difficult start with supporting with small sums continue if things go well I mean it’s not rocket s science
Innovation management is is frankly it’s made out to be this big thing but it’s
it’s actually just common sense but what happens in a lot of organizations is that there are toxic
cultures where only some people get their voices heard and where a lot of people have tried to bring up ideas but
have been kind of yawned out of the room that is met by yawns and shrugs and are
now no longer interested in contributing so the kind of
organization that that is capable both of incremental innovation of of doing
those little good things and of radical Innovation that is finding entirely novel ways of of working or solving
something uh they actually look very much alike and the re the basic thing
that kind of sets them apart is not something fancy it’s something that should be self-evident in all
organizations and that is psychological safety and a civil conversation or
respectful conversations that is an a culture where everyone feels they have a
right to be heard where the little mousy secretary feels that he or she can can
kind of stand up and speak in the meeting or where the people on the floor of the factory feel that they can come
and and give their input and where all ideas no matter what they they sound
like At first on no matter who brings them are met by respect and civility
that people don’t just yawn and and walk out the room when the wrong person
speaks or the wrong idea is aired but where there is a a respectful relationship and this does not mean an
uncritical relationships because and this is something that I bang on all the
about all the time critique is not disrespectful on the contrary critique
is one of the most respectful things we can imagine and I always have this little scenario I kind of air for people
imagine you spent your weekend thinking of something you have this idea you really want to bring this to the company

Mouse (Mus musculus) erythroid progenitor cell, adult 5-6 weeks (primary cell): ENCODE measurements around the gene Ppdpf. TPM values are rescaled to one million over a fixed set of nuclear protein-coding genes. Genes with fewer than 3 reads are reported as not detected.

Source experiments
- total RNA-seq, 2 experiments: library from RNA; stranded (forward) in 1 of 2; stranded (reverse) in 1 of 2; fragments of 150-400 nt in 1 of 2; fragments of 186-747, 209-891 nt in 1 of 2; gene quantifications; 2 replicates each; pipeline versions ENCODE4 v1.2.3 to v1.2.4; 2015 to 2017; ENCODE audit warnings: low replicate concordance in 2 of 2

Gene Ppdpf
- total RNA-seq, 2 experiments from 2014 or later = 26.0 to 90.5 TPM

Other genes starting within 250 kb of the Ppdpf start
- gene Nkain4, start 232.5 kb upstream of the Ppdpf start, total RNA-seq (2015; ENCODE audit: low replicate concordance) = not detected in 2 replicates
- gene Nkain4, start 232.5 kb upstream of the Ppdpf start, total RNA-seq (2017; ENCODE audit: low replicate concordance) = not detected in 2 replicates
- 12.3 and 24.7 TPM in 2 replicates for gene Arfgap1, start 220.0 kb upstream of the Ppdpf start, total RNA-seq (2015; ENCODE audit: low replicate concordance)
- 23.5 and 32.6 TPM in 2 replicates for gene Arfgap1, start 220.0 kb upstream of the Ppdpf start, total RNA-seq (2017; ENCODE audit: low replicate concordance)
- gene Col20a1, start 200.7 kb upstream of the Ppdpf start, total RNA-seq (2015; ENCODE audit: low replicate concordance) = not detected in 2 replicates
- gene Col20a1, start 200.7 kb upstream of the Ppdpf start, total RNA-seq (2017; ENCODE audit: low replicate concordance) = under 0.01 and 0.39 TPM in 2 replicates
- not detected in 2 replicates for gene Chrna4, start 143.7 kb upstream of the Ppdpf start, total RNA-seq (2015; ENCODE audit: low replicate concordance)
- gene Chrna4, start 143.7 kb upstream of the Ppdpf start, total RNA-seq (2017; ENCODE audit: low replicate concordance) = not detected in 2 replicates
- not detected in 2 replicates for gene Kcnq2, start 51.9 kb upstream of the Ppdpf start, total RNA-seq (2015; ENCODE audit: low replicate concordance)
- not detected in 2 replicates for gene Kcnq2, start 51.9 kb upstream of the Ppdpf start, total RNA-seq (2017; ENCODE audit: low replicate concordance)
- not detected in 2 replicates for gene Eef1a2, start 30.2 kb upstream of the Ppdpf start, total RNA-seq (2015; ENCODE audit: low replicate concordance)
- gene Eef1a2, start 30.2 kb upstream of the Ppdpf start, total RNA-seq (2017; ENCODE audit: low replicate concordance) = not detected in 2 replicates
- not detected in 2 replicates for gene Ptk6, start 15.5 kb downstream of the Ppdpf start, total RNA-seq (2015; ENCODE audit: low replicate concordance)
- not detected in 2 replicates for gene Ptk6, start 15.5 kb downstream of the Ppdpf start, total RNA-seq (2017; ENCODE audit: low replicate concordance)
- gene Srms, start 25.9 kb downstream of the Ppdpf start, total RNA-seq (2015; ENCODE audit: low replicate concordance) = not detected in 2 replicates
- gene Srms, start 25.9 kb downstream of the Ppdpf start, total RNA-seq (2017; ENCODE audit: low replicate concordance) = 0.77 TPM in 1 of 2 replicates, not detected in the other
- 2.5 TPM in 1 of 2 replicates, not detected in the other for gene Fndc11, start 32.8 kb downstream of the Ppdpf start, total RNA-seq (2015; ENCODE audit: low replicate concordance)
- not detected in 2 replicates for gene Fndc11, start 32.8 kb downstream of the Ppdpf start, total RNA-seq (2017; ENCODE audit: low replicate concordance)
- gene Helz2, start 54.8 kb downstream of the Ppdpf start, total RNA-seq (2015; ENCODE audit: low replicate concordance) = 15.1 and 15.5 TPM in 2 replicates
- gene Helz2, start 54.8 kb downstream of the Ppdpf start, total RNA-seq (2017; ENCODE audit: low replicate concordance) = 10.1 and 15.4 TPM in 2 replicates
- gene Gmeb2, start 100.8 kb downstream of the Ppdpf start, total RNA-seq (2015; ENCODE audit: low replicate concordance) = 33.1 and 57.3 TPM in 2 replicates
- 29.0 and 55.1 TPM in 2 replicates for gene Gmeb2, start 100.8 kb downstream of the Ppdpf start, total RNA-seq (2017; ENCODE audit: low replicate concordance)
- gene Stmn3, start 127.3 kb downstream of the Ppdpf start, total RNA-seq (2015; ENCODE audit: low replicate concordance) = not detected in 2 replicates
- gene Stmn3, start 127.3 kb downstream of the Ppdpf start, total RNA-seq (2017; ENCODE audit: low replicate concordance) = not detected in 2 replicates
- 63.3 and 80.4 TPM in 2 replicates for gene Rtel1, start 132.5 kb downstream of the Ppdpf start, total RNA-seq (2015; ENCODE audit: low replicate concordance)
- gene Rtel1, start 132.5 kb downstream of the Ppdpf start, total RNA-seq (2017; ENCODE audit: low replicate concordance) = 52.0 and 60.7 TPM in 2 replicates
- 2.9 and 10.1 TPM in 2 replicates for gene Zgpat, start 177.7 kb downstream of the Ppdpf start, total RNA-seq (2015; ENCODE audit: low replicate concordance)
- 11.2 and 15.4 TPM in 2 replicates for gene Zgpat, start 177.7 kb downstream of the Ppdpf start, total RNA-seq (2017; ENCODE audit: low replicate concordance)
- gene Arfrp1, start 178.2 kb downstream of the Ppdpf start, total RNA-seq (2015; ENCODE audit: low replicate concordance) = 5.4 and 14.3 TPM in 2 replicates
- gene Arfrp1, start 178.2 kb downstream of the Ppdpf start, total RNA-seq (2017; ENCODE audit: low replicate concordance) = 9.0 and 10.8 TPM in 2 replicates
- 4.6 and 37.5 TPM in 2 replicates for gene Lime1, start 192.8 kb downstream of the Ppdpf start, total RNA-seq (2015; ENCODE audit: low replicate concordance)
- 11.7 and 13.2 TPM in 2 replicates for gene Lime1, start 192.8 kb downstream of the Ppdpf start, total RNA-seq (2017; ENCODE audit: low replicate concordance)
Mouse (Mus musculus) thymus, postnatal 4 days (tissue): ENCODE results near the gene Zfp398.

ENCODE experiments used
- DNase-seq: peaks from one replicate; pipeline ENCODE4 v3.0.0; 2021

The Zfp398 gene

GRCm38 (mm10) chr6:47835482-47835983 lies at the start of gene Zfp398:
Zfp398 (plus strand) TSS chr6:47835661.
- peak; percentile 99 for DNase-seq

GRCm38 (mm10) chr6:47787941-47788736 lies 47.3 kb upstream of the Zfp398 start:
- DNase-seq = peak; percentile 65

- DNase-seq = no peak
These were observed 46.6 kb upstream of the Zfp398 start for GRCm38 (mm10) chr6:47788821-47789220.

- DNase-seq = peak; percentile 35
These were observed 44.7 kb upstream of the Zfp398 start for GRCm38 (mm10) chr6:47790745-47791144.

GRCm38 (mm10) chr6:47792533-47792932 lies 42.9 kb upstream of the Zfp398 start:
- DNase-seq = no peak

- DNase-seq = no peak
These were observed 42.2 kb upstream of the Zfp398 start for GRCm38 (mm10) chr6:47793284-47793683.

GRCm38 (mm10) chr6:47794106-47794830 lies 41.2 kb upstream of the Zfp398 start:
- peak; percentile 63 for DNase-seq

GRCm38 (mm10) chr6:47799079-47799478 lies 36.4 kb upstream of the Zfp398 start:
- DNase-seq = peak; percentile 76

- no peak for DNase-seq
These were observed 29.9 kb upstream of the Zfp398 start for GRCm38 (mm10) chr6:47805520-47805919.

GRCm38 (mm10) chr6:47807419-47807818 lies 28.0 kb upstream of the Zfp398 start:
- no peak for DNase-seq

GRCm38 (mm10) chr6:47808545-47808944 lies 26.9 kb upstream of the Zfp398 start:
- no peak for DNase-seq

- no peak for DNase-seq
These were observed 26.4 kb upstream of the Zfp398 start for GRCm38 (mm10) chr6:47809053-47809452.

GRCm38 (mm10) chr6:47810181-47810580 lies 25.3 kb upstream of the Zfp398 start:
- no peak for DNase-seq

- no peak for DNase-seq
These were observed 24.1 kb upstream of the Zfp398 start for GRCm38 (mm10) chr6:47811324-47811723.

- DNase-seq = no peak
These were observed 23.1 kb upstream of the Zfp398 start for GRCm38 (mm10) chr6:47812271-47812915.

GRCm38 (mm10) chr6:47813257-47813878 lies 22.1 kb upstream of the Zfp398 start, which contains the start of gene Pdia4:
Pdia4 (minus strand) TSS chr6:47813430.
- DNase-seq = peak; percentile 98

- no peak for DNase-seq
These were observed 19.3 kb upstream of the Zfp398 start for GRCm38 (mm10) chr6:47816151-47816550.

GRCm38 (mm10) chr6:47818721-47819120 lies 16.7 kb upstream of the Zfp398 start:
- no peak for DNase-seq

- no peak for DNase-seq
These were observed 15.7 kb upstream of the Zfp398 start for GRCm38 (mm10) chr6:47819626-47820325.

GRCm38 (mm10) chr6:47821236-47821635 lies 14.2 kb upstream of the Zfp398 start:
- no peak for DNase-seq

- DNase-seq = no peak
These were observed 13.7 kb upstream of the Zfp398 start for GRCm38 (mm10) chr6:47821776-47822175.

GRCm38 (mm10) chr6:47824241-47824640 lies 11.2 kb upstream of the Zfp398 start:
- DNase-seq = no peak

you you started think about this on Friday on Sunday you’re you’re convinced this is fantastic you can’t wait to get
back to that Monday morning meeting and you come to the Monday morning meeting and you present your idea and the result
is nothing silence people just look at you dead in the face dead in the eyes
take a second sip of coffee no response compare that to a second scenario
everything else has been alike you come there Monday morning you come to a meeting you present your idea and the
first thing that happens is somebody says interesting I have three questions and I believe there’s a problem here
here and here which one is more respectful towards the idea we know it’s
the second one critique is respectful because critique takes the idea seriously it has listened it has thought
it counters and also critique is an opening to a dialogue of I’m going to
ask you a question and you can then respond I’m going to criticize part of it and you can rebut my criticism now we
have something going now we can actually work with the idea that silence which is
so common in many organization but uh there might be a little extra Touch of finnishness in it well as well uh that
one is the killer that one is the one if you’ve met that once you’re very wary of
bringing the second idea if you met it twice you’ve learned that there is no point if you met it three times you’re
prepared to go on pension or or uh just go home and start drinking uh silence is